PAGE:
Standards – do they help or hinder?
Across industries, manufacturers have a common goal: Improve process efficiency while adhering to industry standards. But those two sides aren't mutually exclusive - in other words, manufacturers can leverage those standards to their benefit. By aligning their processes with the top standards, these organizations will instill a culture of continuous improvement and develop the techniques necessary for sustained efficiency.
It's important for manufacturers to resist the urge to view industry regulations and other guidelines as impediments to progress. While some standards require sweeping changes that might set back production in the short term, by and large, they are aimed at improving practices from the top down. Once certain standards are implemented with efficiency in mind, manufacturers will reap their benefits and exceed prior production benchmarks.
The standards that affect performance the most exist on four levels:
- Quality control
Adhering to best practices in each of these areas can bring manufacturers into a new realm of efficiency and success.
1. It starts with strong management
This first area is certainly not limited to manufacturing - any organization benefits from better management. But to implement better processes, it helps to have leadership that reflects best practices itself.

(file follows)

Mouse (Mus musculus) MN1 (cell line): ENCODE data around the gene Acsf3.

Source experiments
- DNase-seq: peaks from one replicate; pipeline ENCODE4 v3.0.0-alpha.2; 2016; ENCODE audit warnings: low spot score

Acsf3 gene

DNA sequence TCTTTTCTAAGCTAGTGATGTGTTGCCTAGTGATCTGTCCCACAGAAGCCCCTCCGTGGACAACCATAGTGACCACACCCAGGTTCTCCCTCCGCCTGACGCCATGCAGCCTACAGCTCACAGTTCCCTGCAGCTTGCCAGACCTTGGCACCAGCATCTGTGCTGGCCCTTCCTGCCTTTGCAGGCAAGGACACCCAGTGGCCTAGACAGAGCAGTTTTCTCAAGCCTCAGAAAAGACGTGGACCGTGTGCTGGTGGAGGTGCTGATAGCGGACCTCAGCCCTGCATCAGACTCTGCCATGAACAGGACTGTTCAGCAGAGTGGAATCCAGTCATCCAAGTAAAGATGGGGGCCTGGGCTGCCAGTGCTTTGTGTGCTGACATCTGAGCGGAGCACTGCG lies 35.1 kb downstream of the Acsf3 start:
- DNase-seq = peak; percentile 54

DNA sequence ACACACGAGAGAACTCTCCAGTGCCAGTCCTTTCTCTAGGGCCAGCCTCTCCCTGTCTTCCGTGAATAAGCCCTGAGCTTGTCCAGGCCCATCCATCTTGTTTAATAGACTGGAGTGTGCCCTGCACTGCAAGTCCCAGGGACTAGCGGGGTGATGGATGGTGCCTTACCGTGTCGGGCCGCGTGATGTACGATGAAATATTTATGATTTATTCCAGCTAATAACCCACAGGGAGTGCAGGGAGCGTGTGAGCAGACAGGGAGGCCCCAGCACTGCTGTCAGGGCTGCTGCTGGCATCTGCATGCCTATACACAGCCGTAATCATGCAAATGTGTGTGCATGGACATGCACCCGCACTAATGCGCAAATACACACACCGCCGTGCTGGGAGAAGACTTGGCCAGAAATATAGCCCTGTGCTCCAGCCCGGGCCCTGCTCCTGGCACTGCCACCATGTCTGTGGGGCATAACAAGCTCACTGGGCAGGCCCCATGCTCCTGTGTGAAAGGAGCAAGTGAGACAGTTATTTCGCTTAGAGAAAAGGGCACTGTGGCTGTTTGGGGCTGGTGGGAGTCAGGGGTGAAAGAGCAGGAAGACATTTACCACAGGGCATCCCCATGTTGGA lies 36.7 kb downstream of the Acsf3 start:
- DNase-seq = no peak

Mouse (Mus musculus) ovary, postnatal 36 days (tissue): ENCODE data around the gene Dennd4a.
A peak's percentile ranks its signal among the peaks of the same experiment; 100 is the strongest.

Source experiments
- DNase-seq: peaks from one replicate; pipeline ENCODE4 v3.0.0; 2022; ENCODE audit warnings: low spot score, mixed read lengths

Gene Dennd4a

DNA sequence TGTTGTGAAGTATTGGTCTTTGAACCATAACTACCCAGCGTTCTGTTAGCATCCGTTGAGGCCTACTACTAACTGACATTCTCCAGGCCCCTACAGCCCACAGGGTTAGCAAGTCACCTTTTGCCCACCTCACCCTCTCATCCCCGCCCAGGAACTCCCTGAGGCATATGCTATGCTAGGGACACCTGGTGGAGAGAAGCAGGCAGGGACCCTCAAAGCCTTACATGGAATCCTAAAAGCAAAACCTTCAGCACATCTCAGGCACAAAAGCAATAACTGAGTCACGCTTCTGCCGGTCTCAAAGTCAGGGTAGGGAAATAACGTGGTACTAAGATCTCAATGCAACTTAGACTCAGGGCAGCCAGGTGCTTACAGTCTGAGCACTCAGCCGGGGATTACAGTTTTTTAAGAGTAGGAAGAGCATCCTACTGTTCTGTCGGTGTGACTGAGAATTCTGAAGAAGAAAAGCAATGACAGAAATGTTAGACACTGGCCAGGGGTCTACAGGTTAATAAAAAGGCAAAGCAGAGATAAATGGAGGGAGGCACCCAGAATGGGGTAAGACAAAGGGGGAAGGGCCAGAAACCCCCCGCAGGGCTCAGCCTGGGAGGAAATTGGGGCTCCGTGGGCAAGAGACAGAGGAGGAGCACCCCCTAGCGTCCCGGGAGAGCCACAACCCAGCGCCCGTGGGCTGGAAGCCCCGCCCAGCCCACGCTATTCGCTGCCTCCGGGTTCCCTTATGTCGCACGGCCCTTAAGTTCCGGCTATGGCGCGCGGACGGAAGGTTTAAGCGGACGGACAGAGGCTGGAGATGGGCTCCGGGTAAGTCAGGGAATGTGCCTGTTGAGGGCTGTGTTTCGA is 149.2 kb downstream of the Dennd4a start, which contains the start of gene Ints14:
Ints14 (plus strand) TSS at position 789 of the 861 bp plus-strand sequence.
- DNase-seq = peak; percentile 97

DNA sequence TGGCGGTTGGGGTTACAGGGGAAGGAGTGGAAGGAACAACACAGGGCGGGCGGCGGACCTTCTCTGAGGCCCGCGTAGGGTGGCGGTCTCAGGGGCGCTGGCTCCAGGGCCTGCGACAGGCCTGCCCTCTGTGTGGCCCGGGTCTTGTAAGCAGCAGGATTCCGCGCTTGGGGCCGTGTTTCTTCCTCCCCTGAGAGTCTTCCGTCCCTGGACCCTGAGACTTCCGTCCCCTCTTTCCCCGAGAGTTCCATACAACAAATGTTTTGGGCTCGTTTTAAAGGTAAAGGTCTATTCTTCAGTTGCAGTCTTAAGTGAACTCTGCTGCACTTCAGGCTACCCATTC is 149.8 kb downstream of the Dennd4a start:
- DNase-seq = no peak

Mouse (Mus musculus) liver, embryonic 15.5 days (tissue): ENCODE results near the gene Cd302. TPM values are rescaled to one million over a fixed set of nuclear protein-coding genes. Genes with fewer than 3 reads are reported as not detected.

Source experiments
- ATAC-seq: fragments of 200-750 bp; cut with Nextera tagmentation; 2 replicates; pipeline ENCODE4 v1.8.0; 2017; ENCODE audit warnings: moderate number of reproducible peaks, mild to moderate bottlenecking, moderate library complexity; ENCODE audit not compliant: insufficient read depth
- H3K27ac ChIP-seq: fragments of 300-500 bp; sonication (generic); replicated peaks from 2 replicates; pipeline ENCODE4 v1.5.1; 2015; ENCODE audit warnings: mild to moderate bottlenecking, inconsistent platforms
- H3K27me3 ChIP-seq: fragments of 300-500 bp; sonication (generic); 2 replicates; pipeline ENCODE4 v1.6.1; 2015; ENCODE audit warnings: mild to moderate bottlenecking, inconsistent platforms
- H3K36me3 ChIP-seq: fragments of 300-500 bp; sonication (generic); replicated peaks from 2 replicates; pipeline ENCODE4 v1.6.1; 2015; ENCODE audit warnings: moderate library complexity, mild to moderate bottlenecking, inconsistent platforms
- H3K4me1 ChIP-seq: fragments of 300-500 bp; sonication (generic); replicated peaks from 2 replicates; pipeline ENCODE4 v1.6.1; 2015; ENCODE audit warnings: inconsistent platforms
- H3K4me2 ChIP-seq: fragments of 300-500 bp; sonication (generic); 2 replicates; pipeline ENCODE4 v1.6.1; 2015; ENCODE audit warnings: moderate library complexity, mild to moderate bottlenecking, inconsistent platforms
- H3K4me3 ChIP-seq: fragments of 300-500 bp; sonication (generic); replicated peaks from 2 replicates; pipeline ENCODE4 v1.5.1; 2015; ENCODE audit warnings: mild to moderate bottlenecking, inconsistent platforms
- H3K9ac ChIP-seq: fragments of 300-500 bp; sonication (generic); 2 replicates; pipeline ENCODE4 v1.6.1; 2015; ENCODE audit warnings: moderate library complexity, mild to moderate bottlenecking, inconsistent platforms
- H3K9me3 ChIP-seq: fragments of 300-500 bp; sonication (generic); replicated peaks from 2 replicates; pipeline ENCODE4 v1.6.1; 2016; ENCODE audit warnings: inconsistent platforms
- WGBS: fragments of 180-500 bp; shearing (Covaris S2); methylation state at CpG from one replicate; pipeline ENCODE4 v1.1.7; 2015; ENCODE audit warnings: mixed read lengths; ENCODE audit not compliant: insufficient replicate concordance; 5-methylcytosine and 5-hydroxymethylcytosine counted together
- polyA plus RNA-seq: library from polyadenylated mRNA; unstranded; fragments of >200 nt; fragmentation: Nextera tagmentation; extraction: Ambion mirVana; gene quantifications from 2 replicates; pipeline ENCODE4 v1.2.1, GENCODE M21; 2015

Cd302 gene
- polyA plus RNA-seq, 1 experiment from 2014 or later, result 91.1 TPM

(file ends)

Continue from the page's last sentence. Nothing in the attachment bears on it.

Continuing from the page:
Part of that happens from a structural standpoint. Manufacturers should define the chain of command, recognize exact measures for promotion and contingency planning, and create explicit responsibilities for leaders and other individuals. When there is a sound, stable architecture in place, it becomes easy for managers and executives to make the correct decision. There is more transparency and better recourse when mistakes or transgressions occur.
Outside of organizational structure, manufacturers can leverage ISO standards to build better resource management, risk awareness and customer satisfaction. In many cases, manufacturers don't have these sorts of organizing principles laid out in the first place. While there might be a general awareness, or a "way they've always done things," it's important to set clear expectations that can influence action going forward. ISO 9000 standards provide a detailed guide on how to get there.
2. Commitment to safety prevents downtime
While workplace safety is something we, as empathetic individuals, should always care about, it's also something that can drastically affect productivity. For every accident that besets a manufacturer, the upshot is multifold: When a worker is injured, production in that area and by that employee halts. It may remain halted for some time, depending on the severity of the event. Often, the Occupational Safety and Health Administration will investigate workplace conditions and safety protocols. If they find fault with the manufacturer, there are fines and audits to consider. It can get messy.
So it comes as no surprise that manufacturer safety standards often come as requirements, not recommendations. Still, there are those who do lip-service to safety and there are the best-in-class organizations. The latter lean on safety standard protocols set forth by industry committees, OSHA itself and other agencies that help instill a culture of safety into the company. That requires everyone in the organization to regard safety as a mindset.